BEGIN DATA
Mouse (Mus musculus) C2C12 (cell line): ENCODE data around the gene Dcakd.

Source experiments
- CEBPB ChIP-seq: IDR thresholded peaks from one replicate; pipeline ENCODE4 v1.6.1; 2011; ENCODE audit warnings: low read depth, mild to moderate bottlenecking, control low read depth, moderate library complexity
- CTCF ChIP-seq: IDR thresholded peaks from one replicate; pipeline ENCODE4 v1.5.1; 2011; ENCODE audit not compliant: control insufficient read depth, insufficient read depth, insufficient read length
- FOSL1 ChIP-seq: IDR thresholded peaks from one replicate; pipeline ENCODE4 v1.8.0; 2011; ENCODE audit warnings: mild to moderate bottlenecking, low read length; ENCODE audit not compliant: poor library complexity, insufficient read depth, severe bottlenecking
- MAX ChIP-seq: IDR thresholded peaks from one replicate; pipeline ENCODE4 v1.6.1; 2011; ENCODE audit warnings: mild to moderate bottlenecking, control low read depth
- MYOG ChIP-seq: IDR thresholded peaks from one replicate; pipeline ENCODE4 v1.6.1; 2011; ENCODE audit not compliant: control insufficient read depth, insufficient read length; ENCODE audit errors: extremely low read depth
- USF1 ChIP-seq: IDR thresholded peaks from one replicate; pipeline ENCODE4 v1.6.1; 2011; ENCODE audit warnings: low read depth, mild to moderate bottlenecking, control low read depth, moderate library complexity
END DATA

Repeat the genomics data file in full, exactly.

Mouse (Mus musculus) C2C12 (cell line): ENCODE data around the gene Dcakd.

Source experiments
- CEBPB ChIP-seq: IDR thresholded peaks from one replicate; pipeline ENCODE4 v1.6.1; 2011; ENCODE audit warnings: low read depth, mild to moderate bottlenecking, control low read depth, moderate library complexity
- CTCF ChIP-seq: IDR thresholded peaks from one replicate; pipeline ENCODE4 v1.5.1; 2011; ENCODE audit not compliant: control insufficient read depth, insufficient read depth, insufficient read length
- FOSL1 ChIP-seq: IDR thresholded peaks from one replicate; pipeline ENCODE4 v1.8.0; 2011; ENCODE audit warnings: mild to moderate bottlenecking, low read length; ENCODE audit not compliant: poor library complexity, insufficient read depth, severe bottlenecking
- MAX ChIP-seq: IDR thresholded peaks from one replicate; pipeline ENCODE4 v1.6.1; 2011; ENCODE audit warnings: mild to moderate bottlenecking, control low read depth
- MYOG ChIP-seq: IDR thresholded peaks from one replicate; pipeline ENCODE4 v1.6.1; 2011; ENCODE audit not compliant: control insufficient read depth, insufficient read length; ENCODE audit errors: extremely low read depth
- USF1 ChIP-seq: IDR thresholded peaks from one replicate; pipeline ENCODE4 v1.6.1; 2011; ENCODE audit warnings: low read depth, mild to moderate bottlenecking, control low read depth, moderate library complexity